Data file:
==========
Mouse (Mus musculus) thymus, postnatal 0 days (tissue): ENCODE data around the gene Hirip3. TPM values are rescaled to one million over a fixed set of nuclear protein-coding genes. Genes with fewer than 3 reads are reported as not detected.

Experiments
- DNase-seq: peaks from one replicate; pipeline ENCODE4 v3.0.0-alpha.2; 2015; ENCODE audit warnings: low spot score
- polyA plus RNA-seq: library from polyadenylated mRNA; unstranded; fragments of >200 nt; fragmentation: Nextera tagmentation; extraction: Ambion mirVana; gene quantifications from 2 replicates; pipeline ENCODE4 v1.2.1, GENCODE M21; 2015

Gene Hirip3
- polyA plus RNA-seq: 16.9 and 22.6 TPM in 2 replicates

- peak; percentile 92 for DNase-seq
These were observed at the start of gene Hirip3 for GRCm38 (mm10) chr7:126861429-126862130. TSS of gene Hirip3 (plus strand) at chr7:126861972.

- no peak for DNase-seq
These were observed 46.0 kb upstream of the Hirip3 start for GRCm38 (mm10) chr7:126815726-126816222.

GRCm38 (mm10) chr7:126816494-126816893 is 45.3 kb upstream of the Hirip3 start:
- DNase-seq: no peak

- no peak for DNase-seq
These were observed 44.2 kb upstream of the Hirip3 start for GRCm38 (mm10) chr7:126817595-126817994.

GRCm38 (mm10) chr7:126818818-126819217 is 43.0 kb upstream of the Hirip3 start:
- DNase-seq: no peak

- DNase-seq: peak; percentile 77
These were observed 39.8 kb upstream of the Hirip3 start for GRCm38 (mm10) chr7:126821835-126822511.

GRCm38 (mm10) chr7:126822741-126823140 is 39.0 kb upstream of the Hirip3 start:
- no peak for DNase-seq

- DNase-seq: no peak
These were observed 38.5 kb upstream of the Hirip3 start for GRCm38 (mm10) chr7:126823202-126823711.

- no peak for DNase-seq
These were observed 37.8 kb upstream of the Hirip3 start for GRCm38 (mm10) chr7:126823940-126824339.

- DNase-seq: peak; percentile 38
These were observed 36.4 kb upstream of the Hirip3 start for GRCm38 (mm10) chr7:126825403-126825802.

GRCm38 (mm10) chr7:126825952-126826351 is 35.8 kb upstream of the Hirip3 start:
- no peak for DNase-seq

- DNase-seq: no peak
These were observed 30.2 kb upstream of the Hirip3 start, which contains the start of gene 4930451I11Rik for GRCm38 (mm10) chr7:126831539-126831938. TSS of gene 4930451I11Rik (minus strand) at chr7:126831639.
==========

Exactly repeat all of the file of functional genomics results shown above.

Mouse (Mus musculus) thymus, postnatal 0 days (tissue): ENCODE data around the gene Hirip3. TPM values are rescaled to one million over a fixed set of nuclear protein-coding genes. Genes with fewer than 3 reads are reported as not detected.

Experiments
- DNase-seq: peaks from one replicate; pipeline ENCODE4 v3.0.0-alpha.2; 2015; ENCODE audit warnings: low spot score
- polyA plus RNA-seq: library from polyadenylated mRNA; unstranded; fragments of >200 nt; fragmentation: Nextera tagmentation; extraction: Ambion mirVana; gene quantifications from 2 replicates; pipeline ENCODE4 v1.2.1, GENCODE M21; 2015

Gene Hirip3
- polyA plus RNA-seq: 16.9 and 22.6 TPM in 2 replicates

- peak; percentile 92 for DNase-seq
These were observed at the start of gene Hirip3 for GRCm38 (mm10) chr7:126861429-126862130. TSS of gene Hirip3 (plus strand) at chr7:126861972.

- no peak for DNase-seq
These were observed 46.0 kb upstream of the Hirip3 start for GRCm38 (mm10) chr7:126815726-126816222.

GRCm38 (mm10) chr7:126816494-126816893 is 45.3 kb upstream of the Hirip3 start:
- DNase-seq: no peak

- no peak for DNase-seq
These were observed 44.2 kb upstream of the Hirip3 start for GRCm38 (mm10) chr7:126817595-126817994.

GRCm38 (mm10) chr7:126818818-126819217 is 43.0 kb upstream of the Hirip3 start:
- DNase-seq: no peak

- DNase-seq: peak; percentile 77
These were observed 39.8 kb upstream of the Hirip3 start for GRCm38 (mm10) chr7:126821835-126822511.

GRCm38 (mm10) chr7:126822741-126823140 is 39.0 kb upstream of the Hirip3 start:
- no peak for DNase-seq

- DNase-seq: no peak
These were observed 38.5 kb upstream of the Hirip3 start for GRCm38 (mm10) chr7:126823202-126823711.

- no peak for DNase-seq
These were observed 37.8 kb upstream of the Hirip3 start for GRCm38 (mm10) chr7:126823940-126824339.

- DNase-seq: peak; percentile 38
These were observed 36.4 kb upstream of the Hirip3 start for GRCm38 (mm10) chr7:126825403-126825802.

GRCm38 (mm10) chr7:126825952-126826351 is 35.8 kb upstream of the Hirip3 start:
- no peak for DNase-seq

- DNase-seq: no peak
These were observed 30.2 kb upstream of the Hirip3 start, which contains the start of gene 4930451I11Rik for GRCm38 (mm10) chr7:126831539-126831938. TSS of gene 4930451I11Rik (minus strand) at chr7:126831639.